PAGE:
It's also important to wear shoes that fit. Make sure your shoes have a wide toe box that allows your toes to move freely without pressure or rubbing, and avoid wearing shoes that are too tight or have a narrow, pointed-toe design. Because of the way they pinch and cause pressure on your toes, these kinds of shoes can increase your risk of ingrown toenails.

If you already have an ingrown nail, there are a few home remedies that may help relieve your discomfort, soaking your feet in warm water with Epsom salt. This can help reduce swelling, soften the skin around the nail, and promote healing. After soaking, you may also try gently lifting the ingrown nail edge using a piece of dental floss, but be cautious not to cause further irritation or injury. When in doubt, talk to your podiatrist.

You can also use over-the-counter pain relievers, such as ibuprofen or acetaminophen, to help alleviate the pain and inflammation. However, keep in mind that home remedies are not always enough to fully treat an ingrown nail.

When to See a Podiatrist

Though ingrown toenails can sometimes be managed at home, there are certain situations where seeking professional ingrown toenail treatment from a foot specialist is necessary. If you're experiencing persistent pain, worsening symptoms, or signs of infection, it's time to consult the experts at Northern Illinois Foot & Ankle Specialists.

Additionally, individuals with diabetes or other conditions that affect circulation should also seek prompt ingrown toenail treatment, as these conditions can increase the risk of complications and delay healing.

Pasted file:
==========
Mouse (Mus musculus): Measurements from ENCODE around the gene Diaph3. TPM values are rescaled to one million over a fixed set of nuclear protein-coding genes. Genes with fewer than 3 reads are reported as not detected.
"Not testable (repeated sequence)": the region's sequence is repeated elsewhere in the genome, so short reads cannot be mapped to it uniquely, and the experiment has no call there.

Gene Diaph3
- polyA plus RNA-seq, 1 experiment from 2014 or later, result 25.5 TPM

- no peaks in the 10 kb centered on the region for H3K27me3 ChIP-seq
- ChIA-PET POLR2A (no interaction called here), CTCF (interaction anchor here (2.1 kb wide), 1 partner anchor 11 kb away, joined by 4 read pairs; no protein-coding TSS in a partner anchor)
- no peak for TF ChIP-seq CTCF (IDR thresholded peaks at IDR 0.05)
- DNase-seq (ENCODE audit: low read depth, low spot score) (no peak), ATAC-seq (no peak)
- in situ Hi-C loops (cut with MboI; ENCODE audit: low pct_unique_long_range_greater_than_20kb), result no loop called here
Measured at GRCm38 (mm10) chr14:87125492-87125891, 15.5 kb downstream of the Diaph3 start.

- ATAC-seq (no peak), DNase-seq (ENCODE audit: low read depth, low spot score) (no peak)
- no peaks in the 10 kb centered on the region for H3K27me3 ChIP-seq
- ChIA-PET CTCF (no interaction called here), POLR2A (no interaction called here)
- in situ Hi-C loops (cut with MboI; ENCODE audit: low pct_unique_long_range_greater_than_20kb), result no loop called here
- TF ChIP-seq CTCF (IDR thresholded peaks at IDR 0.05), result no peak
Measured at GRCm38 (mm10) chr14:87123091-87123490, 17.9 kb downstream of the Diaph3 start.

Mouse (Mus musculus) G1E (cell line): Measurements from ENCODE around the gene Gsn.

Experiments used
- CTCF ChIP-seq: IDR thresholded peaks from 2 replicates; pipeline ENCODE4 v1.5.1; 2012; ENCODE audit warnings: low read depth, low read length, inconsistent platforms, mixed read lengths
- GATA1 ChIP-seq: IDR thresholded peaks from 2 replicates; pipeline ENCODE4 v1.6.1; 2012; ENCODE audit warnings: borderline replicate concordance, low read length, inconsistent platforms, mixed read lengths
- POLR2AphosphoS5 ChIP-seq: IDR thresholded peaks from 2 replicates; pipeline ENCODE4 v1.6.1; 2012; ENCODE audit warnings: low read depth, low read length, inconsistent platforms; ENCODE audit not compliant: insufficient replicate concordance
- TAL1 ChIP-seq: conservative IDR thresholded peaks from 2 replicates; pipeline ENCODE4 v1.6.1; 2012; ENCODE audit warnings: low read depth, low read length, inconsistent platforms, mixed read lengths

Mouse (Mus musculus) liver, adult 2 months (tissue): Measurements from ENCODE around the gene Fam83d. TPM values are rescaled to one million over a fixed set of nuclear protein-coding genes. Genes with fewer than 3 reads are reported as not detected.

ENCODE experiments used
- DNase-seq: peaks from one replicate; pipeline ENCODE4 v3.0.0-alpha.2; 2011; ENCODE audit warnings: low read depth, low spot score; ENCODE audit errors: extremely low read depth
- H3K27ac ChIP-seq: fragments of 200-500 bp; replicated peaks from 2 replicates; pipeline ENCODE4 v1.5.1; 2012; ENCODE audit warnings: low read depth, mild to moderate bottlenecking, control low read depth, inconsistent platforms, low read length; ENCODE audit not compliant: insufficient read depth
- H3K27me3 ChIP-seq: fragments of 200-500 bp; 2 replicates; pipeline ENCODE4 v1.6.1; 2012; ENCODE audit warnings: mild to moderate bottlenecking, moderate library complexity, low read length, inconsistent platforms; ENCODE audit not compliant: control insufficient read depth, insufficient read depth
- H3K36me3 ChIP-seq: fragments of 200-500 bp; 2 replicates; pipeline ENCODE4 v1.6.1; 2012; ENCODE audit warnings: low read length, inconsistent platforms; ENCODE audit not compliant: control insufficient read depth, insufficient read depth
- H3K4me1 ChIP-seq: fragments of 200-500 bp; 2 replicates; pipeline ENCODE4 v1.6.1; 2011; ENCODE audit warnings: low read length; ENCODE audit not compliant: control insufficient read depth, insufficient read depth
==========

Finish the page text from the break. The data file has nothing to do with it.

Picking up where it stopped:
Some of the most common treatments include:

  • Partial Nail Removal: Also known as partial nail avulsion, this procedure involves removing the ingrown portion of the nail under local anesthesia to relieve pain and promote healing. Your podiatrist may also apply a chemical to the nail bed to prevent the ingrown nail from recurring.
  • Complete Nail Removal: In severe cases or when other treatments have failed, your podiatrist may recommend removing the entire nail. This procedure is performed under local anesthesia and may require several weeks for the nail to regrow fully.
  • Prescription Medications for Infection: If your ingrown toenail is infected, your podiatrist may prescribe antibiotics or antifungal medications to treat the infection and prevent further complications.
  • Preventive Care and Follow-Up Appointments: Your podiatrist can also provide guidance on proper foot care and preventive measures to avoid future ingrown toenails. Regular follow-up appointments may be recommended to monitor your progress and ensure that your toenails remain healthy.

At Northern Illinois Foot & Ankle Specialists, our board-certified podiatrists specialize in the effective treatment of ingrown toenails and other foot and ankle conditions. To get the care you need, contact us today to schedule an appointment. We look forward to seeing you!

Get the best podiatric care in Chicago, IL at Northern Illinois Foot & Ankle Specialists!Schedule your appointment online today; we look forward to seeing you!